But sorrow mingles with the remembrance of that bright day. One of those who contributed most to its pleasures is gone from us—one whom all esteemed and many loved, and justly, for never beat a kinder or a nobler heart.
Shah-co-pee has looked rather grave lately. There is trouble in the wigwam.
The old chief is the husband of three wives, and they and their children are always fighting. The first wife is old as the hills, wrinkled and haggard; the chief cares no more for her than he does for the stick of wood she is chopping. She quarrels with everybody but him, and this prevents her from being quite forgotten.
The day of the second wife is past too, it is of no use for I her to plait her hair and put on her ornaments; for the old chief’s heart is wrapped up in his third wife.
The girl did not love him, how could she? and he did not succeed in talking her into the match; but he induced the parents to sell her to him, and the young wife went weeping to the teepee of the chief.
Hers was a sad fate. She hated her husband as much as he loved her. No presents could reconcile her to her situation. The two forsaken wives never ceased annoying her, and their children assisted them. The young wife had not the courage to resent their ill treatment, for the loss of her lover had broken her heart. But that lover did not seem to be in such despair as she was—he did not quit the village, or drown himself, or commit any act of desperation. He lounged and smoked as much as ever. On one occasion when Shah-co-pee was absent from the village the lovers met.
They had to look well around them, for the two old wives were always on the look out for something to tell of the young one; but there was no one near. The wind whistled keenly round the bend of the river as the Dahcotah told the weeping girl to listen to him.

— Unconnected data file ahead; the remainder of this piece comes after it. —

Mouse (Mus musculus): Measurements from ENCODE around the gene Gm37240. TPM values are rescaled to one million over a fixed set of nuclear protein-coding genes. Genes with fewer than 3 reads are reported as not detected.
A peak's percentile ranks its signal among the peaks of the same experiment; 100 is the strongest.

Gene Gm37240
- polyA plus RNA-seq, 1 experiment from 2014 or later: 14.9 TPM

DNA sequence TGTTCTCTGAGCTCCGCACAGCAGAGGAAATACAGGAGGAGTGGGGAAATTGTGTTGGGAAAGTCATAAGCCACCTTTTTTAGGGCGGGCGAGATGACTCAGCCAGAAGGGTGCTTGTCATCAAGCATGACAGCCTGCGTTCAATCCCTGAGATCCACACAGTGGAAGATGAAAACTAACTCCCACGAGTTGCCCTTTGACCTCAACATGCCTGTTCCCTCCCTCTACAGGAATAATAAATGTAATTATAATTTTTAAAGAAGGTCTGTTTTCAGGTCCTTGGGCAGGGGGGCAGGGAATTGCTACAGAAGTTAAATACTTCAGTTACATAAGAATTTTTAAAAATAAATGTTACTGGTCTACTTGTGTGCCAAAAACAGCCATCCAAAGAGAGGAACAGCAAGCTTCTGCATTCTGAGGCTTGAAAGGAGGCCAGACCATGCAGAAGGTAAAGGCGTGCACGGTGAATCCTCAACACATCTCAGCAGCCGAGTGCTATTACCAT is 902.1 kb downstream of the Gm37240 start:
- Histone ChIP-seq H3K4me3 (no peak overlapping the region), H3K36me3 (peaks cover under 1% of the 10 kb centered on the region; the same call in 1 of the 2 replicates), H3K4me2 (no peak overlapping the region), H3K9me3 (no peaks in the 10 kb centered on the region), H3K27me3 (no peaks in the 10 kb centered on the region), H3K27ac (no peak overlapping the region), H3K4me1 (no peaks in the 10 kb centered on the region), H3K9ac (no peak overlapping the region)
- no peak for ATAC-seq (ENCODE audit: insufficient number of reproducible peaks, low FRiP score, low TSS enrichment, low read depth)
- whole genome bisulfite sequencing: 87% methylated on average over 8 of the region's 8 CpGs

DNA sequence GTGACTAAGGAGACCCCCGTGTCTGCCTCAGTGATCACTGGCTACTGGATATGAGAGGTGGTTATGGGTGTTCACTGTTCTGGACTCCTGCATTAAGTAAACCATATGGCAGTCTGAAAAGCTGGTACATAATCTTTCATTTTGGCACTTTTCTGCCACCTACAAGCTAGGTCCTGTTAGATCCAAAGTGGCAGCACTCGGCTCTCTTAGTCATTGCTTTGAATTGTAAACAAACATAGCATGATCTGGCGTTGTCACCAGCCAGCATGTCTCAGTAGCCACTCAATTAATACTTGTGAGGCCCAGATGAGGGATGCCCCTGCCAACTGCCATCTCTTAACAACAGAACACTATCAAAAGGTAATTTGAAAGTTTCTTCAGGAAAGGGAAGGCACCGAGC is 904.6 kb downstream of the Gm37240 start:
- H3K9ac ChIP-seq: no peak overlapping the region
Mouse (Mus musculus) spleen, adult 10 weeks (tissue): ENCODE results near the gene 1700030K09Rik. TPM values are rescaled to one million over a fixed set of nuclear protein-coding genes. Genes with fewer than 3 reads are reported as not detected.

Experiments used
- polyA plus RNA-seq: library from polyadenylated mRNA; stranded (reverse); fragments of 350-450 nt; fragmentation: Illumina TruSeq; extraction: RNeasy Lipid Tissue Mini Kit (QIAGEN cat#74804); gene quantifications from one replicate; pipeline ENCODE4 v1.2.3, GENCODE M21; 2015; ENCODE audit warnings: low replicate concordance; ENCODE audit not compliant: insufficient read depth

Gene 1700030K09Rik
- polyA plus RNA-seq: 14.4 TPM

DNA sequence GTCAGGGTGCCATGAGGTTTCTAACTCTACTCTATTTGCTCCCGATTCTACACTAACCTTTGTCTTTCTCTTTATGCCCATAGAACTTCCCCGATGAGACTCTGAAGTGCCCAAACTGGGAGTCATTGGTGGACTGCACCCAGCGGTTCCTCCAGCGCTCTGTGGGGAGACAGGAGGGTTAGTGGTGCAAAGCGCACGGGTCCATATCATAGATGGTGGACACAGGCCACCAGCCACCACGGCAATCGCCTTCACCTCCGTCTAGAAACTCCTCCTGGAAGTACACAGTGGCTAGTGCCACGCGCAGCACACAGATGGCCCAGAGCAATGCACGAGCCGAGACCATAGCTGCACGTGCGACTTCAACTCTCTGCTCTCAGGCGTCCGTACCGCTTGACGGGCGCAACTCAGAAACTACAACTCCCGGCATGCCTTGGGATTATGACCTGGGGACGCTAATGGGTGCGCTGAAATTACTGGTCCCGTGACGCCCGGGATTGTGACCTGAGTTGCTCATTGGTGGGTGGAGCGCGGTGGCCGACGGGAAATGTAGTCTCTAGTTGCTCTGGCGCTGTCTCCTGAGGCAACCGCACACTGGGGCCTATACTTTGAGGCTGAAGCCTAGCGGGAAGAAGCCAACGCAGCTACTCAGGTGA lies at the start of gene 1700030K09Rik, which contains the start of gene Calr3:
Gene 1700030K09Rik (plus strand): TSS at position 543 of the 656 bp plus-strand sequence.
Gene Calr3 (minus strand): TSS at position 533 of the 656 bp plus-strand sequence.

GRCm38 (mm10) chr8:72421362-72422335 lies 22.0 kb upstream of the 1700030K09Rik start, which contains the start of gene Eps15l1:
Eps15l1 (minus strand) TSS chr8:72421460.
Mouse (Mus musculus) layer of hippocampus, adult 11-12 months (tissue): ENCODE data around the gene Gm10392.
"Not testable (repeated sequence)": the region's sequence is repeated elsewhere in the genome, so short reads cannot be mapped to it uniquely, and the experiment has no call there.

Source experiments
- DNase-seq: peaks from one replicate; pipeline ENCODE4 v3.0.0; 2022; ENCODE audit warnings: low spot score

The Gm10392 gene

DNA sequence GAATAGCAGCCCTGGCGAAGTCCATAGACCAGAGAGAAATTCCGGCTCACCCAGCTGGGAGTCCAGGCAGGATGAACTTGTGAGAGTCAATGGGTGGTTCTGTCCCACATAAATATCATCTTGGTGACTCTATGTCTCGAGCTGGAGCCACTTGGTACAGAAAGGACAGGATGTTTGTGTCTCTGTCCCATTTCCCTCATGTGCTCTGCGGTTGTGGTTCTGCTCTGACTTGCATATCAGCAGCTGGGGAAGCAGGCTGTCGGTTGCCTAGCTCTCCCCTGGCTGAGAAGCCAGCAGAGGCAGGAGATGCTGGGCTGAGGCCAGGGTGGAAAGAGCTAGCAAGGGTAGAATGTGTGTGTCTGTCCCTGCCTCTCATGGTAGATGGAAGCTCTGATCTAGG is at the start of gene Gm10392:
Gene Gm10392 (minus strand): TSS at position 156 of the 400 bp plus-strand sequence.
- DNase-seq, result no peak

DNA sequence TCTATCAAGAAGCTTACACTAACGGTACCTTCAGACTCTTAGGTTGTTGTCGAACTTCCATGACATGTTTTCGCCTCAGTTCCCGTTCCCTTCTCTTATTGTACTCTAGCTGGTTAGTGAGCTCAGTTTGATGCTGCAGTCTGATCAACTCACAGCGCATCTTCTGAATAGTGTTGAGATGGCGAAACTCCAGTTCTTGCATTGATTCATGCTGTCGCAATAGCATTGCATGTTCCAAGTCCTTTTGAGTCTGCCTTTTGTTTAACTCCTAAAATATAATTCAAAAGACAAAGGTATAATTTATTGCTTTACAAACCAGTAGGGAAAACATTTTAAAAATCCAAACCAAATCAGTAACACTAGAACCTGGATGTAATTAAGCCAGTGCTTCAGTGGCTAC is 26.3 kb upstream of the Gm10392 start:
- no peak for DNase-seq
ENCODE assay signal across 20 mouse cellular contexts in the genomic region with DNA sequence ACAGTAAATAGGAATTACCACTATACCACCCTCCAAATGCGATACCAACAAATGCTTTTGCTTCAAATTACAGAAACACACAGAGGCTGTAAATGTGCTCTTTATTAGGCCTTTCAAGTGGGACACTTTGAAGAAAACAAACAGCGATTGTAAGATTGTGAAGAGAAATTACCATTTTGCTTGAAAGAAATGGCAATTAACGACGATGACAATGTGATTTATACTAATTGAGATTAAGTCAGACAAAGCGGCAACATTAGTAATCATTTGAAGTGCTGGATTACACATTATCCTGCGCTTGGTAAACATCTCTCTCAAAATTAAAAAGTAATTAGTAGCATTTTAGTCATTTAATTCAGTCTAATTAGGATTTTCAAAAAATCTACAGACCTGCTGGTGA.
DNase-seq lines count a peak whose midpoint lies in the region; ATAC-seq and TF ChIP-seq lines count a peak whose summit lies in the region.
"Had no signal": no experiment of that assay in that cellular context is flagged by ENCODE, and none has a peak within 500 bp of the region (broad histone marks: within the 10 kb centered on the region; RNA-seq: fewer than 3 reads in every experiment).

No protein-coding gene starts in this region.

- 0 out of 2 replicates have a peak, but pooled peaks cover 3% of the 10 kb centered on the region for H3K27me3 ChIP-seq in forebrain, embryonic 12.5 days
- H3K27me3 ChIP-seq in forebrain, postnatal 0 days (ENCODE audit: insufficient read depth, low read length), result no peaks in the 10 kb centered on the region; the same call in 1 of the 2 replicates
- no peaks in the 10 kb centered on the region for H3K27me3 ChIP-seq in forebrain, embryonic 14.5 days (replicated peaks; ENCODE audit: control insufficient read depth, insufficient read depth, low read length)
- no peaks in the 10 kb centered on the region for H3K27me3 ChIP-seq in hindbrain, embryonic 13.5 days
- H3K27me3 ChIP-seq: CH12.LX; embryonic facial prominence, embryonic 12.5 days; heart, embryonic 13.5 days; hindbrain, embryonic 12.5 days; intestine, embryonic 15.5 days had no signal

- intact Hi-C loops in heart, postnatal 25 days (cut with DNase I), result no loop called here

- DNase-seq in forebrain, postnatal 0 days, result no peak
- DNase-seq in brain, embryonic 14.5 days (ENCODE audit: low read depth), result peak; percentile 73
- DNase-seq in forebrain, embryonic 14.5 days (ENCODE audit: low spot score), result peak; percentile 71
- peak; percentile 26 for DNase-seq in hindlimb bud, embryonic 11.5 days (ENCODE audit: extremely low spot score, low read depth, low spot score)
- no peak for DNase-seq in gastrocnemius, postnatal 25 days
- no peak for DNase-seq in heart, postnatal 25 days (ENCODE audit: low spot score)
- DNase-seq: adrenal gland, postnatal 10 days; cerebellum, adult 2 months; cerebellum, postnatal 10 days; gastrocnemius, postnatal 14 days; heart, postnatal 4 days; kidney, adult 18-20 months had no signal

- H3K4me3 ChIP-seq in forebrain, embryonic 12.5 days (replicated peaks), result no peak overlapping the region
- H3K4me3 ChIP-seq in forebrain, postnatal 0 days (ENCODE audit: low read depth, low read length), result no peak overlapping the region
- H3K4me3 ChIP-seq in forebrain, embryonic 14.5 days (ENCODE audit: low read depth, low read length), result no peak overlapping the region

When had she refused? How had she longed to hear the sound of his voice when wearied to death with the long boastings of the old chief.
But how did her heart beat when Red Stone told her that he loved her still—that he had only been waiting an opportunity to induce her to leave her old husband, and go with him far away.
She hesitated a little, but not long; and when Shah-co-pee returned to his teepee his young wife was gone—no one had seen her depart—no one knew where to seek for her. When the old man heard that Red Stone was gone too, his rage knew no bounds. He beat his two wives almost to death, and would have given his handsomest pipe-stem to have seen the faithless one again.
His passion did not last long; it would have killed him if it had. His wives moaned all through the night, bruised and bleeding, for the fault of their rival; while the chief had recourse to the pipe, the never-failing refuge of the Dahcotah.
“I thought,” said the chief, “that some calamity was going to happen to me” (for, being more composed, he began to talk to the other Indians who sat with him in his teepee, somewhat after the manner and in the spirit of Job’s friends). “I saw Unk-a-tahe, the great fish of the water, and it showed its horns; and we know that that is always a sign of trouble.”